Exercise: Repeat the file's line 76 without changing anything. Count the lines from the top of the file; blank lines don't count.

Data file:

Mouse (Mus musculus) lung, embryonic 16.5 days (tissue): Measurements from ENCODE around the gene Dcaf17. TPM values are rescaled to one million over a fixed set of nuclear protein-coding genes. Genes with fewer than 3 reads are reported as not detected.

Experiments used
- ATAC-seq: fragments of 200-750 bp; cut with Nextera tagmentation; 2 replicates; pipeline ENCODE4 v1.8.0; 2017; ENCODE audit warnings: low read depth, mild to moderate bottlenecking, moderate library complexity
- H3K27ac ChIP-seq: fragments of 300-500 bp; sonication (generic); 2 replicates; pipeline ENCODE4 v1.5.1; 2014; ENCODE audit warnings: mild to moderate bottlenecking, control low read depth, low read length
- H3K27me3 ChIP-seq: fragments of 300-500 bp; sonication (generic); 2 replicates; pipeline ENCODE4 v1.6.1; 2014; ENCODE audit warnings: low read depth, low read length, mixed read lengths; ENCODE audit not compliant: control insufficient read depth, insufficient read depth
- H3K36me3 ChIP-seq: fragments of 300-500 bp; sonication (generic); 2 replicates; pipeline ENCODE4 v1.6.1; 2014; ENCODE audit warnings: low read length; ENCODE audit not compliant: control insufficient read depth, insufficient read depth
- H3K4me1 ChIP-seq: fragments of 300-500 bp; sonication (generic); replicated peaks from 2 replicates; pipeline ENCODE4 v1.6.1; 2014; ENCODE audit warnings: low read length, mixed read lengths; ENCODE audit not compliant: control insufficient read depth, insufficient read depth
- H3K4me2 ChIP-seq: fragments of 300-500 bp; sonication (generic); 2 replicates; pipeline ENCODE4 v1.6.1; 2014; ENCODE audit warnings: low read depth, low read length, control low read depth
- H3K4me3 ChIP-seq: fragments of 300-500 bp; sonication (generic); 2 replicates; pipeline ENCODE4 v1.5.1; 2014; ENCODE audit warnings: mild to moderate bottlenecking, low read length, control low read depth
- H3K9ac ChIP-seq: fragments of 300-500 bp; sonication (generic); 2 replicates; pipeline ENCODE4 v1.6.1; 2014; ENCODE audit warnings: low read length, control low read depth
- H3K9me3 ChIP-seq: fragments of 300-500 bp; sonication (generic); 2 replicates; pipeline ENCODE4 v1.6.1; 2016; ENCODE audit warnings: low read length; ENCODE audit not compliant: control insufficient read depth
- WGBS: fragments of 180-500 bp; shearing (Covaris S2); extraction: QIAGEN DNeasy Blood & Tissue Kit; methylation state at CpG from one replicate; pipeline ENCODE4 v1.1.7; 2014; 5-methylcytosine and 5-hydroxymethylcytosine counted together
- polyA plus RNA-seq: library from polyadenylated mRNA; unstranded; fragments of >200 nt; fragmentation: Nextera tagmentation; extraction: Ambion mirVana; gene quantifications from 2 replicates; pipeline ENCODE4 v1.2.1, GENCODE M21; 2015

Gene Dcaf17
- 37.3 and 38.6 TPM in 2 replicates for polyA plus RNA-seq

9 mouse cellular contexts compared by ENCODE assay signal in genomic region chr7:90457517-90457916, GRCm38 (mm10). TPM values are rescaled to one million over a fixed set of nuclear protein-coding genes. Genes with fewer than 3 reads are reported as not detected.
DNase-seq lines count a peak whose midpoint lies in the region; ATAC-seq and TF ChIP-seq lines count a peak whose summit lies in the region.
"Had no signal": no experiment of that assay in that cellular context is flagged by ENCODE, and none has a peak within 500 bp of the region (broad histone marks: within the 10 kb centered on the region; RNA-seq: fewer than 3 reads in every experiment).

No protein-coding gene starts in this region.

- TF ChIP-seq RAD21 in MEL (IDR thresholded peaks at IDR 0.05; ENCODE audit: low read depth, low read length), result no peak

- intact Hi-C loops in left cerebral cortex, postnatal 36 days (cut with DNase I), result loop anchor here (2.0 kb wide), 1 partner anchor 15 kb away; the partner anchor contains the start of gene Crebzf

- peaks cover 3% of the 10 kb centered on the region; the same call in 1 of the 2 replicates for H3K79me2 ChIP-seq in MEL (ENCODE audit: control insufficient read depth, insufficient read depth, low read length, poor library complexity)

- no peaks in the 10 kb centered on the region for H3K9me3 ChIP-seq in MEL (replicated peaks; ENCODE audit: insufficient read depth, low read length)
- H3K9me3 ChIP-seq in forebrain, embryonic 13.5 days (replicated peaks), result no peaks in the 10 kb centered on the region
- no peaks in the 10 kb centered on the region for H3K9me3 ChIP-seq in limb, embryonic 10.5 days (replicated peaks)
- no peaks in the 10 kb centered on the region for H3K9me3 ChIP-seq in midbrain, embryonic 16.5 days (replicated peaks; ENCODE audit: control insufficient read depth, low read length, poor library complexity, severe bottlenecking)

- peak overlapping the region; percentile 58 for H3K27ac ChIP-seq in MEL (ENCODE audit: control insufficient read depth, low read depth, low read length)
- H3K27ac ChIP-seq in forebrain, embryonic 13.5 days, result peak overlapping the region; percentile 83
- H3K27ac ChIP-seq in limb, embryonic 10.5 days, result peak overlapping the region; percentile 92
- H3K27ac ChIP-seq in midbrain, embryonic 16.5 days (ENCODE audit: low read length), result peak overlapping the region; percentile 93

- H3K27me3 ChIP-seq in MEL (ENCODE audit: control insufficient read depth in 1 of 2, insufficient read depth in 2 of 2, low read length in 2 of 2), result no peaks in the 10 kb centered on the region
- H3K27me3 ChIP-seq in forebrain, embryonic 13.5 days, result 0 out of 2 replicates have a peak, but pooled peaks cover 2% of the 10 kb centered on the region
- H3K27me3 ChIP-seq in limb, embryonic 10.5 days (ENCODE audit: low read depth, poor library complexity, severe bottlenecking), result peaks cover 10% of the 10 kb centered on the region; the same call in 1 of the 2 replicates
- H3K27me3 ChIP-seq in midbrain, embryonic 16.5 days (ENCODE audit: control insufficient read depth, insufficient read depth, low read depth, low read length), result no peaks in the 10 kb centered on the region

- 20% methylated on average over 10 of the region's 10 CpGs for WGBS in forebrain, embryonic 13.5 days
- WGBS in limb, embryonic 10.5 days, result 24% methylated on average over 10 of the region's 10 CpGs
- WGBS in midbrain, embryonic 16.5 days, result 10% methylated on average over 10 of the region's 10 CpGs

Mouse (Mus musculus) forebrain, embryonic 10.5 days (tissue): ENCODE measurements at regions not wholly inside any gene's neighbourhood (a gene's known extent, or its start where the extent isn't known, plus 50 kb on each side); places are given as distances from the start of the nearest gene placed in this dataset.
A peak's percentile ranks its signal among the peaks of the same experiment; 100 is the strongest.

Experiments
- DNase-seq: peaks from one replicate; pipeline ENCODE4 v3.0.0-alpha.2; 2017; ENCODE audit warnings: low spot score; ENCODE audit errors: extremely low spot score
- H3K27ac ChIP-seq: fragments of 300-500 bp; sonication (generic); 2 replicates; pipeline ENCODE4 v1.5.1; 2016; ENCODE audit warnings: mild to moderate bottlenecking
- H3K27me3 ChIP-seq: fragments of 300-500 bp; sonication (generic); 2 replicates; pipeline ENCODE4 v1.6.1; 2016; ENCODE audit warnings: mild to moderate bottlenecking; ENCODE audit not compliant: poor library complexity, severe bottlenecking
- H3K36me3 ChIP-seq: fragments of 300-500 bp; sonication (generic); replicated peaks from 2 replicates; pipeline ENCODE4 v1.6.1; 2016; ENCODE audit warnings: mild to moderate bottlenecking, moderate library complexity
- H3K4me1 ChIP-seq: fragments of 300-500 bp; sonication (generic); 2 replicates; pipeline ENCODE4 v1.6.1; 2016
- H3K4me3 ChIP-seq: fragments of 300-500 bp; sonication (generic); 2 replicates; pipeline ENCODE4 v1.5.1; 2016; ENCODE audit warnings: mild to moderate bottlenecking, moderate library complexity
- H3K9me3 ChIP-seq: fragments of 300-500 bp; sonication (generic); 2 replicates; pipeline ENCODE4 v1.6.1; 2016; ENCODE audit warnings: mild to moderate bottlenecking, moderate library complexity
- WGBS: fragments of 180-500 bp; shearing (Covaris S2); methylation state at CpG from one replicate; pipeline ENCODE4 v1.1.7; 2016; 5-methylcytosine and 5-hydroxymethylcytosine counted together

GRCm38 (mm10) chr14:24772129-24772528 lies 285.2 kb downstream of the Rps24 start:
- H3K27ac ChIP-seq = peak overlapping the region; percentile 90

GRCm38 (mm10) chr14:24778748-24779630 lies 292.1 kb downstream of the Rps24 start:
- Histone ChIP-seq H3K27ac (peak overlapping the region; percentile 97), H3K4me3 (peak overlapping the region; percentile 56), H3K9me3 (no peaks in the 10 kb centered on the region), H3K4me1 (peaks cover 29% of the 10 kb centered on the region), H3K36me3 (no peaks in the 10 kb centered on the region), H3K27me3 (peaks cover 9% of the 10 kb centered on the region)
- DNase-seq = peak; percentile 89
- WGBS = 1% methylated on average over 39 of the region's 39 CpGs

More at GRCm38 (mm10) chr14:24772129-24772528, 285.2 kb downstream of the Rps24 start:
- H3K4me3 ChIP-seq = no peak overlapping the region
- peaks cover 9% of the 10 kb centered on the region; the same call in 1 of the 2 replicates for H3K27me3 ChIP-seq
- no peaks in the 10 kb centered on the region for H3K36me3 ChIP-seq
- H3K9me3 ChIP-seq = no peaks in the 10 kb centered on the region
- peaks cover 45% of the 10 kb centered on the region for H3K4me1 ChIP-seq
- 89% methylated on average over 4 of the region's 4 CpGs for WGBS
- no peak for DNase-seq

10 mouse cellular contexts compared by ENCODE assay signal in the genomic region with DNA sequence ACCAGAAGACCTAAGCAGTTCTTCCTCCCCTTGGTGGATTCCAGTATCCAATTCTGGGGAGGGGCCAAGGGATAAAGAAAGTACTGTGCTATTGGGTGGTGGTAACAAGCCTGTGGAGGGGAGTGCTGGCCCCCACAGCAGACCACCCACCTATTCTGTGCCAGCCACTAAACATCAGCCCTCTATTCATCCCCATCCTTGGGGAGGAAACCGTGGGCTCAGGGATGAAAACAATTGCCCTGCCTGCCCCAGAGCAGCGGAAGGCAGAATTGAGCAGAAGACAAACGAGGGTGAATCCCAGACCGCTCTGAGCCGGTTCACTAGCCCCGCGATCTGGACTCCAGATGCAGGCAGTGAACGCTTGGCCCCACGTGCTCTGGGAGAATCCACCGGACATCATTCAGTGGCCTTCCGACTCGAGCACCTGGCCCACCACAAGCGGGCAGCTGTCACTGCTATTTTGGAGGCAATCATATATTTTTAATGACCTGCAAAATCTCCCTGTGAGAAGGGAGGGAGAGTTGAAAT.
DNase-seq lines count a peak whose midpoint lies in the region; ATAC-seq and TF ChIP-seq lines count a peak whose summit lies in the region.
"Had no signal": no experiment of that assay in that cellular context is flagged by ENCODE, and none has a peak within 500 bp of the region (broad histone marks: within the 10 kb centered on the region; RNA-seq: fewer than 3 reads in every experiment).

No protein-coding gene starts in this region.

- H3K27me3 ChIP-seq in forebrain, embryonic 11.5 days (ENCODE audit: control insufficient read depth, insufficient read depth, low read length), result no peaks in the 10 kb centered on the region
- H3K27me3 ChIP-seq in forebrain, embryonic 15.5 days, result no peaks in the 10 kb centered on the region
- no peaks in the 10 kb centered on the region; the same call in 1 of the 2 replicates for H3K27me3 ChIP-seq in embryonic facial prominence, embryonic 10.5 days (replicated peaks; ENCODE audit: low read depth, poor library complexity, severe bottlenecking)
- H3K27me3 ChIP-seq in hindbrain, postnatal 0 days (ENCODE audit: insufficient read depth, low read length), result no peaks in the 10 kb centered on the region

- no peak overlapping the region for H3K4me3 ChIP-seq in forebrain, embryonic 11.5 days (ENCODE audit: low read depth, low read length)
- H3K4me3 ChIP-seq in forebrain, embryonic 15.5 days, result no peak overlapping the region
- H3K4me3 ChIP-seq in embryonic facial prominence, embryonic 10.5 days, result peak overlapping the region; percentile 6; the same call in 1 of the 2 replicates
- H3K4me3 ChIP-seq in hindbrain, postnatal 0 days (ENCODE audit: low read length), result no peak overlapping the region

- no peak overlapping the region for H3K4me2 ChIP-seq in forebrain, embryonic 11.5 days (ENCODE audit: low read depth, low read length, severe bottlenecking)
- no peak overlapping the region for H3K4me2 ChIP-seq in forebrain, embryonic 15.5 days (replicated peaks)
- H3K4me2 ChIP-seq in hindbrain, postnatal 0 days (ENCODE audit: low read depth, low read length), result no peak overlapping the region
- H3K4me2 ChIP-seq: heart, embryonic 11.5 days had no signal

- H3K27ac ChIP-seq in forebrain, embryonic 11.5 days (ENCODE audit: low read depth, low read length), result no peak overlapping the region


- no peak overlapping the region for H3K4me2 ChIP-seq in forebrain, embryonic 15.5 days (replicated peaks)